The Schnitt Committee recommendation to the justice minister, which calls for the overturning of the law granting mothers custody of children up to the age of 6 in divorce cases, may appear to be egalitarian, but actually goes against everything that is proper and right and decent.
Mothers and fathers are supposed to share the responsibility and obligations toward their children equitably, but a few rights - including being the default choice for having primary custody - do not have to be equitable. That's because biological facts, along with the discriminatory cultural structure, make it easier for men to start a new and better-grounded family after splitting up with their partners.
The principle of unequal investment is at play here. The investment principle is supposed to guide us in everything connected to the issue of parenthood, in the footsteps of King Solomon. Even in a world in which radical capitalism prevails, different investments yield different rights; even in the rough-and-tumble business world, the partner who invests more gets first dibs. This is supposed to be self-evident.
In Israel, regrettably, there are tremendous income gaps between men and women. One of the primary explanations given by employers to justify these gaps is the issue of parental investment. Such explanations express a great deal of self-righteousness, especially when you add them to the state's neglect of everything connected to subsidizing day care.
"Women will take maternity leave," many employers reason. "They'll take days off from work when the child gets sick. They'll also leave work early, in a country in which there is no suitable day-care system." Sometimes there are also comments about PMS. Thus many women are blocked from advancement, and it is virtually impossible for them to make their way to the world of power and money - the only world that counts nowadays.
Rather than soaking up the spirit of Solomonic wisdom, the Schnitt Committee recommendation is leading toward an Israeli reality that not only refuses to condemn a rich man stealing from a poor man, but encourages it. Two unequal parties will stand before the seat of justice. One side will be the father, who, due to his low-level parental investment and the sociocultural and economic structure, will generally be better off financially. As a result of the same structure, he is also liable to be accompanied by a young woman, with whose help he will be able to provide the child from the previous marriage with a new family. On the other side will be the mother, who will typically be poorer than the father and exhausted from the Sisyphean task of juggling work, home, child care and the diet that's supposed to help her meet male standards for women.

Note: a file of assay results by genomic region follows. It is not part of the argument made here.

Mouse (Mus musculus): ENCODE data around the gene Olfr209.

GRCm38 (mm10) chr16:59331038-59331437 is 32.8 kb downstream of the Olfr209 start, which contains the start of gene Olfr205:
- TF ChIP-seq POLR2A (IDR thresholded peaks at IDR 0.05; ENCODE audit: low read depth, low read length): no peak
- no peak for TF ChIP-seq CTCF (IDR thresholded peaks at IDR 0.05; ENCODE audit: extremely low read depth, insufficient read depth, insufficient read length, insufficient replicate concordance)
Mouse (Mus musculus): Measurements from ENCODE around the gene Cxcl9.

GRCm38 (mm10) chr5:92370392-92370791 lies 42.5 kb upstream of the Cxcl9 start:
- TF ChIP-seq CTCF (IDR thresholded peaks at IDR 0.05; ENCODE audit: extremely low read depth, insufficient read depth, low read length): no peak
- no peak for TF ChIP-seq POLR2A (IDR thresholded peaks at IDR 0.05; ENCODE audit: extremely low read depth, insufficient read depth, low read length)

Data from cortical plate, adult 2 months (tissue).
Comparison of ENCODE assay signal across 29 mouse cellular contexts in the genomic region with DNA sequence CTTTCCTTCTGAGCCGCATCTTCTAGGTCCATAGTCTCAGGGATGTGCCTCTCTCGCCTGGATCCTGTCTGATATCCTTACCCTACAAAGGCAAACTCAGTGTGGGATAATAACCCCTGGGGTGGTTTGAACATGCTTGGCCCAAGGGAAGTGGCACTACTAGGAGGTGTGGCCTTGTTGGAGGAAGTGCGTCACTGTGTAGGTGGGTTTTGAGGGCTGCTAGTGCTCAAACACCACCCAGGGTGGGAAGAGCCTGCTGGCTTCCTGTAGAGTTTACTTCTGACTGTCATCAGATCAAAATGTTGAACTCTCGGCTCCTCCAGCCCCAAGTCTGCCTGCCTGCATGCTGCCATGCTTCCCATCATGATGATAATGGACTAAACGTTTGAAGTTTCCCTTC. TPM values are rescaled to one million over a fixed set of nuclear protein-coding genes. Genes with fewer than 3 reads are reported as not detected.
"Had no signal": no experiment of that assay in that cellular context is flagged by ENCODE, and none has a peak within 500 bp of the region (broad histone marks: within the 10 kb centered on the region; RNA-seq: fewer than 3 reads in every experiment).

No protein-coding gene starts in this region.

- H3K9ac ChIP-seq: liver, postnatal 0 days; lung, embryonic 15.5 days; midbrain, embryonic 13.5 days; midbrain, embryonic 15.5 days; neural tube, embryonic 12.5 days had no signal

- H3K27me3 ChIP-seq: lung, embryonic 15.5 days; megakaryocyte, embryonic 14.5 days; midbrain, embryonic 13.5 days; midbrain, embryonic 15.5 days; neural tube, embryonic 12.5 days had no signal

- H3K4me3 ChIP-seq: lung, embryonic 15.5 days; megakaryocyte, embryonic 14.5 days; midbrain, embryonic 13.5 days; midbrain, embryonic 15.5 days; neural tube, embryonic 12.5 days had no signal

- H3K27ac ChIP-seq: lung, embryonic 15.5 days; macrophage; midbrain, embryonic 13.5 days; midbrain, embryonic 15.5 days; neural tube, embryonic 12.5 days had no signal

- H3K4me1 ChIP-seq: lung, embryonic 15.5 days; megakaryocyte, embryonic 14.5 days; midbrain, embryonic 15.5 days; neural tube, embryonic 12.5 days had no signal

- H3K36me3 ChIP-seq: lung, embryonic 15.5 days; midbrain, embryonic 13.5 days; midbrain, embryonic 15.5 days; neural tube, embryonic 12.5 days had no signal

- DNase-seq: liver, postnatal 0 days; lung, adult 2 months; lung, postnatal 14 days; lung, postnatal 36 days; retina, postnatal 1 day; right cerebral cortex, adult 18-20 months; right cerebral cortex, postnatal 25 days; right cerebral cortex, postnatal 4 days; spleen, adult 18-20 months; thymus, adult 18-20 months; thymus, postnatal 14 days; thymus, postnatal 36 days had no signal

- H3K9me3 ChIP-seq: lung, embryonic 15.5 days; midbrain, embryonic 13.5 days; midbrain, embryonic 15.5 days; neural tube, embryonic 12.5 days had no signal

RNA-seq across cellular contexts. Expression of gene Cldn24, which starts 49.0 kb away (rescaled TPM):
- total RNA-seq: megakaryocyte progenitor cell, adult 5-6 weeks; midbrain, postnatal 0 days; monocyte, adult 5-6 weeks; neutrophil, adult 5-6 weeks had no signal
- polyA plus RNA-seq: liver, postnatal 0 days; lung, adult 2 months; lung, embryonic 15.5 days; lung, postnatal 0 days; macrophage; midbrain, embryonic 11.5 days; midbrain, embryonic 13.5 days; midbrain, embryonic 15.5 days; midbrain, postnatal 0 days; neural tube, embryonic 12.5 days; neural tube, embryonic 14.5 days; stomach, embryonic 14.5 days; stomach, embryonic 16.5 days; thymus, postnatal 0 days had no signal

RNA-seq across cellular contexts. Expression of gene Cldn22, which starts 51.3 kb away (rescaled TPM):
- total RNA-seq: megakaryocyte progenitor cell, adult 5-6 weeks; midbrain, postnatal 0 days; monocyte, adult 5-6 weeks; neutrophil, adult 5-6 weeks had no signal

Self-righteously claiming to have the child's best interest in mind, many judges will hand the child over to the father. After all, it is unfortunately clear to many people that in the survivalist world of capitalism, it is better for the child to be with the well-off and strong side, especially since the father generally has a better chance of having a new family that is considered more normative than one headed by the poor single mother.
The Schnitt Committee recommendation is even more significant than the justification of the rich man's theft from the poor man. The residents of Sodom were big believers in "what's mine is mine, and what's yours is mine." The colonial world of thinking to which the Israeli land of no limits has sunk will push parenthood down the slope leading to Sodom.
The writer is the author of books including "The Messiah's Donkey."
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